In the pocket, Smith was 7-for-18, 97 yards and two interceptions. Interestingly, he was a better pocket passer earlier in the season, managing a 59-percent completion rate and a healthy 7.5 yards per attempt over the first 10 games, according to ESPN Stats & Information. Of course, he did have only seven touchdowns and 16 interceptions from the pocket in the first 10 games.

Not keeping up with the Jones: Ryan is way too protective of Ed Reed, who played a key role in Jacoby Jones's 66-yard touchdown reception. Ryan said Reed is third on the blame list, but other than rookie CB Dee Milliner, who else is there? As Ryan said, the Jets were in "quarters" coverage -- four across in the secondary. Milliner, who accepted responsibility, actually had decent coverage. Reed was too shallow. When he saw Jones angling into his quarter of the field, Reed turned and ran, perhaps remembering his former teammate, Joe Flacco, was capable of throwing it over his head.

Reed, resembling an ancient Willie Mays losing a fly ball in the sun in the 1973 World Series, lost track of the ball in the winds and inadvertantly cut off Milliner, freeing Jones. Flacco's throw traveled 60 yards in the air and hit Jones in stride -- another embarrassing moment for the Jets' beleaguered secondary. Reed may have saved a touchdown earlier in the game, jarring the ball loose from Jones, but he was brought here to help the deep-ball issues -- and that hasn't happened.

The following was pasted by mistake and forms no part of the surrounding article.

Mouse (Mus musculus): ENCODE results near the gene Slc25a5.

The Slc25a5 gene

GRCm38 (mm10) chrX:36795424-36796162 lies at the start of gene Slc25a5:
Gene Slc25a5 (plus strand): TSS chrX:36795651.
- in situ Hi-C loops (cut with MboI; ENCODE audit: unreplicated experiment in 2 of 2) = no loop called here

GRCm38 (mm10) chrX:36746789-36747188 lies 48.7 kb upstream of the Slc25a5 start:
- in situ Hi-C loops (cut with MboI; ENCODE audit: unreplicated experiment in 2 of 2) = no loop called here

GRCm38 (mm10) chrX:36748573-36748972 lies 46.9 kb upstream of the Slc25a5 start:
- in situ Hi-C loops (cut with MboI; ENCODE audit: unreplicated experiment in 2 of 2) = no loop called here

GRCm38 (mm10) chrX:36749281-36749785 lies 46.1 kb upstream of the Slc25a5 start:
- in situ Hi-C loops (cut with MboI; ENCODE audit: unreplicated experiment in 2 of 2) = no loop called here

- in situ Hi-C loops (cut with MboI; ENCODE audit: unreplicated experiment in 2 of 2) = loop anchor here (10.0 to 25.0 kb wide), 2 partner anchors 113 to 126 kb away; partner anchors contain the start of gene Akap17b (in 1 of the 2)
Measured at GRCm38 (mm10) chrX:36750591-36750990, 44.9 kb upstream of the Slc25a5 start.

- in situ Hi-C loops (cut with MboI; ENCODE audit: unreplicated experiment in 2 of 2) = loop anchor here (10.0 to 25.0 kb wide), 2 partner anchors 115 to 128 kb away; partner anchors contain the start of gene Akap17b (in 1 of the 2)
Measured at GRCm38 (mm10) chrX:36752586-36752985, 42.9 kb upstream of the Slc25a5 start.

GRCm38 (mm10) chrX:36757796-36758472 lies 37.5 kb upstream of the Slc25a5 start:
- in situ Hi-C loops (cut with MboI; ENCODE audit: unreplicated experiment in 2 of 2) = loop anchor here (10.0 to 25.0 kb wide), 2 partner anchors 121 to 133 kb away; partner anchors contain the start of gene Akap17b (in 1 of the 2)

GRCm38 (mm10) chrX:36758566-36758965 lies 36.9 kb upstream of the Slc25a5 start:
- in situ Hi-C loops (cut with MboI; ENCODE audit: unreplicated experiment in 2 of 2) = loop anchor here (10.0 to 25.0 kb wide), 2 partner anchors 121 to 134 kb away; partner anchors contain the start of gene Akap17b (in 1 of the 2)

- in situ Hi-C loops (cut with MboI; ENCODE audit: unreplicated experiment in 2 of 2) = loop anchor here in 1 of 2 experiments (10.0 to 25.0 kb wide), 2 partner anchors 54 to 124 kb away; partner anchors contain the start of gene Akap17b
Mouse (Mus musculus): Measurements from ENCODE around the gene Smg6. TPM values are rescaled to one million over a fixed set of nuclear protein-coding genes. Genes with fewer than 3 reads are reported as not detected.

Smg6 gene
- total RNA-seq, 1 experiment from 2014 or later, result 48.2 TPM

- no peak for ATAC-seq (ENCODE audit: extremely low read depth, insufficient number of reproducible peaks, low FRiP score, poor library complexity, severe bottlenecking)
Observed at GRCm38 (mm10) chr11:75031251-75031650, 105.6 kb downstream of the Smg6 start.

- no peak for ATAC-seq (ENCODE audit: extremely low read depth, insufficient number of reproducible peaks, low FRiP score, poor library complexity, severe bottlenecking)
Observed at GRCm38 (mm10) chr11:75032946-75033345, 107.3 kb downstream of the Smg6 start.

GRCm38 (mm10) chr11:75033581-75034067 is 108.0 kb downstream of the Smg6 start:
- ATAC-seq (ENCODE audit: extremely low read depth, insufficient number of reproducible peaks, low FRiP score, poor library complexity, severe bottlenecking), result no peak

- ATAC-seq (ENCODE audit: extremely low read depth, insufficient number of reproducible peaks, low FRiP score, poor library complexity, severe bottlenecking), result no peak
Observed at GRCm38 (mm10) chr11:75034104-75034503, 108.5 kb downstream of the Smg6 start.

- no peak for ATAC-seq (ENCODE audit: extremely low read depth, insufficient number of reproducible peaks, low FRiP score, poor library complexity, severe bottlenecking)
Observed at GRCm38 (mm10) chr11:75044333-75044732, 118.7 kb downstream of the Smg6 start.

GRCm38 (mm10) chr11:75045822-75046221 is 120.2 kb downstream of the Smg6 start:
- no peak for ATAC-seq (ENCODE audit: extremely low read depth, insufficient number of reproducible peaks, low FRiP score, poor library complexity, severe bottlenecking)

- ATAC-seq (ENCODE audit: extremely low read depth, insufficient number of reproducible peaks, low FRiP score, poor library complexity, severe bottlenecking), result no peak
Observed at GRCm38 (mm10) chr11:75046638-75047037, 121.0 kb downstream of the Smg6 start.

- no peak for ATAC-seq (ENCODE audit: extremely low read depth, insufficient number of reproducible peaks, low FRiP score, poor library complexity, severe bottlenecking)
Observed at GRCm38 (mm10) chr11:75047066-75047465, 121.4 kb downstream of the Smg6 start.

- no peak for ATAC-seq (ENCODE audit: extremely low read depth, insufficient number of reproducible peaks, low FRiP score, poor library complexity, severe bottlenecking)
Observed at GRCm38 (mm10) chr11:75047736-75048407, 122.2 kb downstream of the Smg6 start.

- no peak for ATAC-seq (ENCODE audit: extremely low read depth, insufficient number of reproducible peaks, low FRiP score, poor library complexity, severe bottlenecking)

Conservative defense: Ryan didn't blitz Flacco a whole lot, perhaps knowing he struggled against standard pressure -- a minus-4 touchdown/interception differential before Sunday, according to ESPN Stats. But he ripped apart the Jets' standard pressure. He was 14-for-18 for 249 yards and touchdown when facing four or fewer pass rushers.

Here's another sobering stat for the Jets: Flacco was 2-for-3 for 126 yards and a touchdown on passes longer than 30 yards. Before Sunday, he was 4-of-17 with an interception on those throws this season. Well, at least the Jets solved Flacco's long-ball problems.

Shades of Alosi: On Jones's 37-yard punt return in the third quarter, the Jets' sideline was penalized for unsportsmanlike conduct because it interfered with an official. Actually, at the start of the run, there were four assistant coaches and four players standing in the white area on the boundary -- off limits. Most of them moved back by the time Jones turned up the sideline, but two coaches inched closer and were practically on the field of play. One was special teams coordinator Ben Kotwica and the other coach (the guy who got in the way of the official) was defensive-line coach Karl Dunbar. The coaches were protesting what they felt was an illegal block on Troy Davis. None of this would've happened if Ellis Lankster hadn't missed a tackle at the start of the run.

Rich Cimini

ESPN New York Jets reporter